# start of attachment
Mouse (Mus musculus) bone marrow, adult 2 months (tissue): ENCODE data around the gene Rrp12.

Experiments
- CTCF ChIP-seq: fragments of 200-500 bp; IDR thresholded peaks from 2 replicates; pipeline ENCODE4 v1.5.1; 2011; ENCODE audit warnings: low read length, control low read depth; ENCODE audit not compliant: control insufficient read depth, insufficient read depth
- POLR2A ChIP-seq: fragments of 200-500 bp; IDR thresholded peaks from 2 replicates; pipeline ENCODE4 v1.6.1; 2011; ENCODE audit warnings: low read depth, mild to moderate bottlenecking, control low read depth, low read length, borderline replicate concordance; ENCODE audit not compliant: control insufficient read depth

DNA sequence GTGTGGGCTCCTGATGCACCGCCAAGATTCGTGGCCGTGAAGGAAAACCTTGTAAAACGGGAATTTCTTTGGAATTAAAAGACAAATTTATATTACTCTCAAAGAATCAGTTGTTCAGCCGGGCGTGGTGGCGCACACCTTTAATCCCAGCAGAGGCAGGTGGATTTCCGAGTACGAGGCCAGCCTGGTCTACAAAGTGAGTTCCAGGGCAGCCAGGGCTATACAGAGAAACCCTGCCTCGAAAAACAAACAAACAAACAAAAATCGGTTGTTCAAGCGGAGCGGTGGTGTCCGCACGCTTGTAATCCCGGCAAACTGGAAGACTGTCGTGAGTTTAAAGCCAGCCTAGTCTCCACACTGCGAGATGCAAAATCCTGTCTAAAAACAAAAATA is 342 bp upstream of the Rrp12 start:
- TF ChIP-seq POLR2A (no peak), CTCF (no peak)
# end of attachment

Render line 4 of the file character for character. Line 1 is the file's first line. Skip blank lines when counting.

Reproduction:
- POLR2A ChIP-seq: fragments of 200-500 bp; IDR thresholded peaks from 2 replicates; pipeline ENCODE4 v1.6.1; 2011; ENCODE audit warnings: low read depth, mild to moderate bottlenecking, control low read depth, low read length, borderline replicate concordance; ENCODE audit not compliant: control insufficient read depth